Carex flacca, or Blue Sedge, is a beautiful European variant of evergreen sedge. It forms a cluster of slender arching leaves that are blue-green on top and glaucous-blue on the bottom. It has tiny, short brown flower spikes in early summer that are erect initially but gradually nod over.
The genus name Carex refers to the pointed leaves and stems edges found on most plants in the genus. Carex flacca results from years of confusion between these various names for the same plant.
It’s been marketed as Carex glauca in the United States for decades, and that’s the name we’ve listed it under since we started cultivating it in 1986 with plants obtained from the Grassman, John Greenlee.
Carex flacca is the proper name for this plant. However, the version marketed in nurseries for many years is a beautiful glaucous, a range of pale colors from a yellow-green to a bluish-gray variety.
Continue reading to learn more about this amazing plant.
Carex flacca is a Mediterranean native found in calcareous grasslands, marshes, sand dunes, and coastlines in southern Europe and North Africa. Because of its leafy appearance, it is commonly used as a ground cover in landscapes. Little blooms appear early in the summer on terminal, cylindrical spikes of 12 inches tall.
Blue Sedge quickly grows to 6 to 12 inches tall and 12 to 18 inches wide. The rhizomes of this plant will spread over time to form a dense ground cover. Because of their adaptability, the grasses can be used in various settings, such as containers, baskets, raised beds, borders, and rockeries.
Care and Maintenance
Carex flacca can be started from seed in a cold frame in the spring or divided in the early summer. They thrive in alkaline to neutral soil that retains moisture. This plant is also drought-resistant once established.
It makes a lovely low-growing ground cover in the sun or partial shade. It has slender, bluish-gray foliage that grows 6 to 8 inches long and has a nice, disheveled appearance.
Fertilization is also recommended when growing this perennial because young plants require extra phosphorus for proper root growth. Fertilizer options are water-soluble, quick-release, temperature-controlled, slow-release, and organic fertilizers such as fish emulsions.
Carex flacca thrives under various conditions and can be grown in average, moist, well-drained soil. It spreads slowly via rhizomes, which can be aided by light pruning. Early spring mowing at 4 inches (possibly once or twice more per year) keeps this plant healthy and gives it a more trimmed, neat appearance. Clumps are easily split between the spring and early autumn.
How to Use it in Landscapes
Carex flacca is a lovely sedge with lovely arching foliage that bends and bows like new paint, providing a luscious, green coating of color. It’s frequently used as a strong accent in mass plantings. It’s also a lovely edging plant for pond banks, perennial gardens, and a ground cover for pathways, pavements, and sloping banks. It’s important to remember that it can spread, so it’s best grown in small spaces.
Try this simple yet elegant combination of succulents and perennials as a lovely companion plant for your Carex flacca!
Carex flacca’s (Blue Sedge) highlights contrast nicely with the sunset color of Euphorbia tirucalli (Fire Sticks) and the copper tones of Sedum nussbaumerianum (Stonecrop). It also goes well with Agave attenuata (Blue Glow) and Senecio mandraliscae (Blue Chalk Stick), which has a lovely blue-gray tint. Furthermore, the crisp symmetry of the agaves contrasts with the loose appearances of Senecio mandraliscae and Euphorbia tirucalli, as well as Carex flacca’s cascading mounds of arching leaves.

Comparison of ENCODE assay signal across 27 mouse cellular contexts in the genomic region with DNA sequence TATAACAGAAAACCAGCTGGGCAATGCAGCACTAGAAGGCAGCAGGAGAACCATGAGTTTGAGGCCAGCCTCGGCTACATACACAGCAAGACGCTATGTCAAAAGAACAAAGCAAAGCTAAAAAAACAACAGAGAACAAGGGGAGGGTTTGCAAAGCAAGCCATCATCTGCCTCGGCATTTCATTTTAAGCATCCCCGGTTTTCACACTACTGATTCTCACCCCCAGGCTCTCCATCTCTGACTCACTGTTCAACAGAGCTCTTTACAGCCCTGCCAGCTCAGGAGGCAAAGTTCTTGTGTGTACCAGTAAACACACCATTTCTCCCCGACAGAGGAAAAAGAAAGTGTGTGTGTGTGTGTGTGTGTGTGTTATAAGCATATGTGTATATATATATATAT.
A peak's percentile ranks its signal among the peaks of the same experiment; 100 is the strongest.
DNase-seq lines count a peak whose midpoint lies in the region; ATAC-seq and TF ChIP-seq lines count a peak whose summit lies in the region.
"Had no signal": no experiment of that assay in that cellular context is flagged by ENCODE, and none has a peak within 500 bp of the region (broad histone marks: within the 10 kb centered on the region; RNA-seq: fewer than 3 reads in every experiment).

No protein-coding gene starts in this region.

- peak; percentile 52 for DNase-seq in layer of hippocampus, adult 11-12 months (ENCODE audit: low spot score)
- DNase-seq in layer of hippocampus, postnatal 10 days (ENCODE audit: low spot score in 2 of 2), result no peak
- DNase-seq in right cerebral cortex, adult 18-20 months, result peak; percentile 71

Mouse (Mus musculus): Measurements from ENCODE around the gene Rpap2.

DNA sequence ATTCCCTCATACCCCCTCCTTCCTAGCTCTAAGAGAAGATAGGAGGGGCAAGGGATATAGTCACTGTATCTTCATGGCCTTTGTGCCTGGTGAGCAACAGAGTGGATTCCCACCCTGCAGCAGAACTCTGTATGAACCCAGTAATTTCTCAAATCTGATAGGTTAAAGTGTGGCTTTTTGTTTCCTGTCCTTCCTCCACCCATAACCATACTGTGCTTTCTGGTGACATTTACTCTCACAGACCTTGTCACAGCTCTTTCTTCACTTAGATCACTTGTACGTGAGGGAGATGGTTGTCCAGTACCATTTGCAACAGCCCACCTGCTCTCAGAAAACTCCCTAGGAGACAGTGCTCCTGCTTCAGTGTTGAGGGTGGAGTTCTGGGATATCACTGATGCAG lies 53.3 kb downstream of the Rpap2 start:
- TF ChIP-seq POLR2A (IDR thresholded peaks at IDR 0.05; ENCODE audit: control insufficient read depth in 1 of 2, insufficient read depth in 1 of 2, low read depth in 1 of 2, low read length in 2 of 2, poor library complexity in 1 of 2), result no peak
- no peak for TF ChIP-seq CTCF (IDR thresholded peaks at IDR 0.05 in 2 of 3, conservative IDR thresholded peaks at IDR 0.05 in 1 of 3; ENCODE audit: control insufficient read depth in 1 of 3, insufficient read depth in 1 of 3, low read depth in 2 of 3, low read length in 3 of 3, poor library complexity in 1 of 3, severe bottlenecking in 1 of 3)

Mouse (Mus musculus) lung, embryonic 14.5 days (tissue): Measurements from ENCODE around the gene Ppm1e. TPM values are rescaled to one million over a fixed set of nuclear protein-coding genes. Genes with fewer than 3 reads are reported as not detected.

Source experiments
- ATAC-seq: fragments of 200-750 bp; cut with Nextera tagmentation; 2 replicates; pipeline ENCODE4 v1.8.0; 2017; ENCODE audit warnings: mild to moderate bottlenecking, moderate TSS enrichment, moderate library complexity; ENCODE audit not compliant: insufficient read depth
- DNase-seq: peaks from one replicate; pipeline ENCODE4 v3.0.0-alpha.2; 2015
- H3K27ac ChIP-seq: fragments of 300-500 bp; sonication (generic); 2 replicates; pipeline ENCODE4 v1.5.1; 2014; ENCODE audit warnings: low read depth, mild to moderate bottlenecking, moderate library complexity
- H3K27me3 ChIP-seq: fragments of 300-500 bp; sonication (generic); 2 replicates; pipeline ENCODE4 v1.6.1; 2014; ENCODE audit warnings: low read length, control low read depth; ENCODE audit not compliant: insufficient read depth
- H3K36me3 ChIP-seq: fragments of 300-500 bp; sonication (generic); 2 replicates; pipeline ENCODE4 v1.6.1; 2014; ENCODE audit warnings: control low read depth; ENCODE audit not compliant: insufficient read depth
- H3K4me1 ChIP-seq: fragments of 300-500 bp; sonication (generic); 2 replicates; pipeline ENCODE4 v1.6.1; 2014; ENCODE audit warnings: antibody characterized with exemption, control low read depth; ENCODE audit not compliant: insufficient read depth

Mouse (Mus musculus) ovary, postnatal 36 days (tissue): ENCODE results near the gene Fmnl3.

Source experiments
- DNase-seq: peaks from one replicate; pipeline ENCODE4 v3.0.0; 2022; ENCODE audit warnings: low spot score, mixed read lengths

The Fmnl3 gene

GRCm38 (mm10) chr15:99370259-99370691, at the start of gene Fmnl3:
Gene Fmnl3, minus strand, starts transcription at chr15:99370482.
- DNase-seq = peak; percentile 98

1. Euphorbia tirucalli (Fire Sticks)
Euphorbia tirucalli, Sticks on Fire, is a lovely evergreen succulent shrub with a tangle of brightly colored, loose vertical branches that look like sea coral. The distinctive stems are as thin as pencils, with a reddish-golden hue that fades to yellow in the summer before returning to reddish-orange tones in the winter. The stems have small, inconspicuous leaves that fall off quickly when young.
Landscape designers adore Euphorbia tirucalli, which they use to create succulent seascapes, add vertical highlights to waterwise gardens, and add flaming color to container flower displays.
2. Sedum nussbaumerianum (Coppertone Stonecrop)
Coppertone Stonecrop (Sedum nussbaumerianum) is a low-growing evergreen perennial shrub with lovely rosettes of thick pointed leaves that mature to about 2 inches long. The leaves are yellow-green in the shade but turn rosy-gold to vivid coppery red in the sun. Round clusters of faintly aromatic white blossoms with pink anthers emerge in the spring. It is an excellent choice for a succulent or rock garden and is lovely in a container or hanging basket.
3. Agave attenuata (Blue Glow)
The slow-growing evergreen succulent Agave attenuata has magnificent rosettes of blue-green chalk leaves with beautifully serrated edges and a golden and crimson ribbon embellishing the margins. This beauty is especially appealing when its flaming red and golden edges are backlit by light.
It will take over ten years for this Agave to bloom. It will then expire, leaving no offsets. This hybrid combines Agave attenuata’s gorgeous leaves with Agave ocahui’s smaller size, solitary habit, and terminal spine. It can be used as a dramatic focal piece or stunning accent in containers.
4. Senecio mandraliscae (Blue Chalk Stick)
Senecio mandraliscae (Blue Chalk Sticks) is a South African native with 3 to 4 inch long silvery blue finger-like leaves and little white buds in the summer. With its upward-curving leaves, this low-growing succulent quickly produces a thick blue mat, making it ideal as a border plant or groundcover. It’s also great for creating a low, blue-edged border.